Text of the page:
The simplest lens option for cataract surgery is a standard monofocal lens. This is what your surgeon will implant if you get cataract surgery on the NHS. This lens type corrects vision well, but can only be used for either distance or close-up vision, but not both.

A major advantage of getting private cataract surgery with OCL is that we offer the latest lens technologies to achieve the best possible unaided vision for our patients. All our lenses also have UV filters built in for added protection.

We offer a range of advanced lenses, including premium Monofocal, enhanced premium Monofocal (allowing for astigmatism correction) and Multifocal (allowing for correction of near, intermediate and distance vision).

More about lens choice

Possible complications of cataract surgery

Cataract surgery complications are uncommon. However, as with all surgery, there are some possible complications to be aware of.

The most common complication is posterior capsule opacification (PCO), which occurs in 5-10% of patients following cataract surgery at OCL. This is when you develop cloudy vision and happens when a membrane grows in the lens capsule, over your artificial lens. PCO is easily treatable with YAG laser treatment, which is offered by OCL and is a quick and painless procedure.

Other, more serious complications are very rare. These include:

  • Tearing of the lens capsule (0.2% at OCL)
  • Infection or bleeding (0% at OCL)
  • Retinal detachment (0.1% at OCL)
  • Sight loss (0% at OCL)

If you have any concerns about complications following your cataract surgery, please contact OCL and your surgeon will be able to check your eyes.

Cataract surgery: NHS or private?

There are a number of differences between going to the NHS for your cataract surgery, and going privately through OCL. Here are some of the key ones. You can read more here.

  • NHS waiting lists for cataract surgery are currently very long, meaning you could be waiting for up to a year. Going private means you can skip the waiting lists and have your surgery at a time that suits you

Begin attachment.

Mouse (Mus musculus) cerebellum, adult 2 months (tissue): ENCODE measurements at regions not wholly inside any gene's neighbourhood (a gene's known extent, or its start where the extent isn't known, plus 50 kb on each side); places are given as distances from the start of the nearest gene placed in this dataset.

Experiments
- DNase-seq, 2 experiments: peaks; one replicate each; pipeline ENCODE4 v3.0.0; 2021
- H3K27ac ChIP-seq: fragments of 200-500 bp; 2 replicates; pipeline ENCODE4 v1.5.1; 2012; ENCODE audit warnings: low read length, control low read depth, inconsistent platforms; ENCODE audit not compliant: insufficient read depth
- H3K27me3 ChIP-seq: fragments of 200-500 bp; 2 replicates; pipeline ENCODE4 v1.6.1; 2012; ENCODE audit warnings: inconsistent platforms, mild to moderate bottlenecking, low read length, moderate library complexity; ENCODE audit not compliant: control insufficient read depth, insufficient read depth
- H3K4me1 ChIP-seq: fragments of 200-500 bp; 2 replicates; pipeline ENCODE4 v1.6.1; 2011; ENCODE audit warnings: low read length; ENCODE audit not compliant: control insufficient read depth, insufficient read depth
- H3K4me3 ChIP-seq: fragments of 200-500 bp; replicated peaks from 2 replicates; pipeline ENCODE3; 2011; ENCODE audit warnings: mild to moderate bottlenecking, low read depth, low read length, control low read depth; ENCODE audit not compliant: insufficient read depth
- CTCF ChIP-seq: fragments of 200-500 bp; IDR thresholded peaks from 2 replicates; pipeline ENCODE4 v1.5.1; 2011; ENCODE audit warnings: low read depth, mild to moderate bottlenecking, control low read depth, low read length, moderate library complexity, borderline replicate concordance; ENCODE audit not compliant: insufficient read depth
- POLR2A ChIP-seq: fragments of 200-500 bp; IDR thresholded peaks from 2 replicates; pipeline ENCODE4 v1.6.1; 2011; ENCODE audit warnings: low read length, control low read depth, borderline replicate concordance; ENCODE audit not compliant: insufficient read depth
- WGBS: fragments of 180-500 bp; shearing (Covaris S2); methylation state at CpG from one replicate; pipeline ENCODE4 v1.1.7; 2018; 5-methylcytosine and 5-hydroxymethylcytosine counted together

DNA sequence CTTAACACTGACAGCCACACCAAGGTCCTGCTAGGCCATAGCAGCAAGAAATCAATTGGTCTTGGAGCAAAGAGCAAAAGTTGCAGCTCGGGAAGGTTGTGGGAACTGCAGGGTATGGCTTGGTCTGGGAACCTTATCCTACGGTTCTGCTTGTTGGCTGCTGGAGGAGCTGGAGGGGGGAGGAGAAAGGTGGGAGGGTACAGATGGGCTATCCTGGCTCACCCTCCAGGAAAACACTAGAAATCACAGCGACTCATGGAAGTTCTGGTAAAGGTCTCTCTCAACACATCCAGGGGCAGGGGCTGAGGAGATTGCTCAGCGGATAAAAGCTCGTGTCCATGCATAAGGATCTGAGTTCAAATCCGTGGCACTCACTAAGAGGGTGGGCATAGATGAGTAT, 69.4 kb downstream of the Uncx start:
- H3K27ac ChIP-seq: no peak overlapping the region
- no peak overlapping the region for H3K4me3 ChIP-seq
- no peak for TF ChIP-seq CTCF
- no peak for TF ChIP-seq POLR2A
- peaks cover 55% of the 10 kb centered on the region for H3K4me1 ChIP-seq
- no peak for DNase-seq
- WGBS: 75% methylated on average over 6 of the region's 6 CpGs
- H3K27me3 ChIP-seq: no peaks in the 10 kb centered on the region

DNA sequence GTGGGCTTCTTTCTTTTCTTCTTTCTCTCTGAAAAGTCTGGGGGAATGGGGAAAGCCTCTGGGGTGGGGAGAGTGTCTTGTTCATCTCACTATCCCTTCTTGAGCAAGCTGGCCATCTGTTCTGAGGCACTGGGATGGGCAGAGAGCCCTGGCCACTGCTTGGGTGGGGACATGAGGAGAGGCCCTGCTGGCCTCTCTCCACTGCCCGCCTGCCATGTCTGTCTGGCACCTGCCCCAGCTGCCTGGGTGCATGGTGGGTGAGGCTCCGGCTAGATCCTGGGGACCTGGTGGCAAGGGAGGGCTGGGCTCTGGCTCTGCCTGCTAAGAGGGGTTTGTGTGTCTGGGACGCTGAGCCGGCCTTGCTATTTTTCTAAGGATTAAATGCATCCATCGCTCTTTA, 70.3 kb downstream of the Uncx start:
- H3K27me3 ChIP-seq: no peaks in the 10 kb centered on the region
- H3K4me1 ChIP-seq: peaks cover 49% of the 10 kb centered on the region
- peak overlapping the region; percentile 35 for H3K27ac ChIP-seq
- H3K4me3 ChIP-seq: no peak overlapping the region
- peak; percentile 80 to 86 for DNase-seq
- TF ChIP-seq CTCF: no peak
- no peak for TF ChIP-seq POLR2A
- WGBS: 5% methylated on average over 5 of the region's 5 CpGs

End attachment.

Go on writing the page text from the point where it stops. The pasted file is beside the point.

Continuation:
• Our surgeons have been voted in the top 10 best cataract surgeons in the UK and are all consultants. You’re able to choose your surgeon at OCL, which isn’t possible in the NHS. Your surgeon will also oversee all stages of your treatment. Our complication and infection rates are so low due to the level of experience offered by our surgeons
  • Premium lens technologies allow us to optimise your vision beyond what NHS lens implants can offer. For example trifocal lenses, which aren’t available in the NHS, allow us to correct your near, intermediate and distance vision
  • We correct astigmatism as standard using toric lenses – these are generally only available in the NHS for high astigmatism
  • We offer Femto laser cataract surgery at an extra cost, which ensures blade-free precision and optimal lens placement. This technology isn’t available for NHS cataract surgery
  • Laser refinement of vision is possible following cataract surgery at OCL. This can help you to achieve your best possible vision and is particularly worth considering with trifocal lenses
  • Our surgeons all have in-depth knowledge when performing cataract surgery on people who have had previous LASIK or LASEK, because they also perform laser eye surgery. This is an important advantage as lens calculations are less predictable in prior laser patients. This is not a given for NHS surgeons performing cataract surgery

How much does cataract surgery cost?

Insurance Options

We provide fee assured private insurance services at our flagship Central London clinic and surgery facility for cataract surgery.

We are part of the AXA PPP and BUPA cataract networks; if you’re insured with these companies, we will bill your insurer a pre-agreed package price which includes your cataract consultation, diagnostic tests, surgery and aftercare.

Learn more about private insurance options at Ophthalmic Consultants of London here: Insurance options at OCL

Self-Pay Prices

We offer 0% interest finance options making it easier to spread the cost of surgery over up to 24 months.

A minimum 10% deposit is required and the balance is split over your chosen monthly period of either 6, 10, 12, 18 or 24 months at a rate of 0% APR.

Cataract surgery – Monofocal lens£2,500 per eye, or £94 over 24 months
Cataract surgery – Premium Monofocal lens£2,900 per eye, or £109 over 24 months
Cataract surgery – Premium Toric Monofocal lens £3,000 per eye, or £113 over 24 months
Cataract surgery – Premium Multifocal lens£3,600 per eye, or £135 over 24 months
Cataract surgery – Premium Toric Multifocal lens£4,100 per eye, or £154 over 24 months
Cataract surgery – IC-8 Lens£4,300 per eye, or £161 over 24 months